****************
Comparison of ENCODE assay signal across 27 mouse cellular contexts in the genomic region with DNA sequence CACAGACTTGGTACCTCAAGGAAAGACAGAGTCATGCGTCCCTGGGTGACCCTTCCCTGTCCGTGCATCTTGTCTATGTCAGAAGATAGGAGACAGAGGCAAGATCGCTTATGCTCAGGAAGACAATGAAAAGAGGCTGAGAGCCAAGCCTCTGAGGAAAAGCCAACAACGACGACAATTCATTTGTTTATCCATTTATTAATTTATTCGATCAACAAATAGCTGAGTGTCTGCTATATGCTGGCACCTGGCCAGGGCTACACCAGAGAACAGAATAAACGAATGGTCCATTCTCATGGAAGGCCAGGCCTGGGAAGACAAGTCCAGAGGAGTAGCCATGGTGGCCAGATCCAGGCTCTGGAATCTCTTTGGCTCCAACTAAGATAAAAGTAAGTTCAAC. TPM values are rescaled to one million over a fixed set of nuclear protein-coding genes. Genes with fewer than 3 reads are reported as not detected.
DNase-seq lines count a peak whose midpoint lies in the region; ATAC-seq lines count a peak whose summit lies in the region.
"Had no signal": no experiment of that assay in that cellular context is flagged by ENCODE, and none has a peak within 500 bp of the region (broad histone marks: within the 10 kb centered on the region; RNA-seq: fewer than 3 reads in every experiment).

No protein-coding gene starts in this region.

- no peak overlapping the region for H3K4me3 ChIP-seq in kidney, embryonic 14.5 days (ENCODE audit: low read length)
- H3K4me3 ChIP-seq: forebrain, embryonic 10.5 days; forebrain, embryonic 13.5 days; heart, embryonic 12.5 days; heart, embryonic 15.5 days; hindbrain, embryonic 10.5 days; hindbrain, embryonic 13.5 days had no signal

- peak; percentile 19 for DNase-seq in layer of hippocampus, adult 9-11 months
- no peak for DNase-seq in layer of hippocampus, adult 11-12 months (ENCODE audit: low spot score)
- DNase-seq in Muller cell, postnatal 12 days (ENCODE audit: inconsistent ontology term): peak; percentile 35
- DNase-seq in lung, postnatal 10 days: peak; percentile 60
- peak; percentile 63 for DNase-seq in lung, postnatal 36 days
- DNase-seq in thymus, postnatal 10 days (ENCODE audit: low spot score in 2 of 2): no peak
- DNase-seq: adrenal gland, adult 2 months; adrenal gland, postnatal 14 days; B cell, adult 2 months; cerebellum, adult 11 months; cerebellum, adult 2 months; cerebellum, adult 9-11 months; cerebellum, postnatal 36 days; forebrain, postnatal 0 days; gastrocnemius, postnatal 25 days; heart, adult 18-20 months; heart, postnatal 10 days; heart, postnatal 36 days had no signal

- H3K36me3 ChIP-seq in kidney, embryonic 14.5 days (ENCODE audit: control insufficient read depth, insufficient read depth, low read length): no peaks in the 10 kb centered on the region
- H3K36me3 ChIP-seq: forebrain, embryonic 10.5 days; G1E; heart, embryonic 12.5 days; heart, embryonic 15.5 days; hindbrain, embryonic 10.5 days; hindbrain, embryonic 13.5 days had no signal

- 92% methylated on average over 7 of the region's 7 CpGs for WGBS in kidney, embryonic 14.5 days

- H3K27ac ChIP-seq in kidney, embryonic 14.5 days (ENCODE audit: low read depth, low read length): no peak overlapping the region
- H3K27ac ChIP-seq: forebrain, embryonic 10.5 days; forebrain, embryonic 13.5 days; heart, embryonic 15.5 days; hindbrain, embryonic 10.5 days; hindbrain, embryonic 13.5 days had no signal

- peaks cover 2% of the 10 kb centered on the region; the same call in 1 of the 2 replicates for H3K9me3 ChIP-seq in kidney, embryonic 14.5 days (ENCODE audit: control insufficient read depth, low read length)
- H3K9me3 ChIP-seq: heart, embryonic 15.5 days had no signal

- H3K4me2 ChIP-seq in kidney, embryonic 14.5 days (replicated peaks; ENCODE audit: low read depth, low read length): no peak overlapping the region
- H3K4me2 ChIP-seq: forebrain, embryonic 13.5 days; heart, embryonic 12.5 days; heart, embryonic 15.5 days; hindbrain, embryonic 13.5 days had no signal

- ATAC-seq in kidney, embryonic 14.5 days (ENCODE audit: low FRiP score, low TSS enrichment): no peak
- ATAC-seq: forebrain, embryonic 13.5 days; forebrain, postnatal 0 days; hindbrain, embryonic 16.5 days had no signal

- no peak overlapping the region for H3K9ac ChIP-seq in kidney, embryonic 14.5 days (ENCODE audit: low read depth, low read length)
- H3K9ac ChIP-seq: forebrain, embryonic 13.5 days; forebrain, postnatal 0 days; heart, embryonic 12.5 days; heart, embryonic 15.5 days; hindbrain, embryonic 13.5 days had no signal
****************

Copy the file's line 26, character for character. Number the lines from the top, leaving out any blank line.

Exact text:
- H3K9ac ChIP-seq: forebrain, embryonic 13.5 days; forebrain, postnatal 0 days; heart, embryonic 12.5 days; heart, embryonic 15.5 days; hindbrain, embryonic 13.5 days had no signal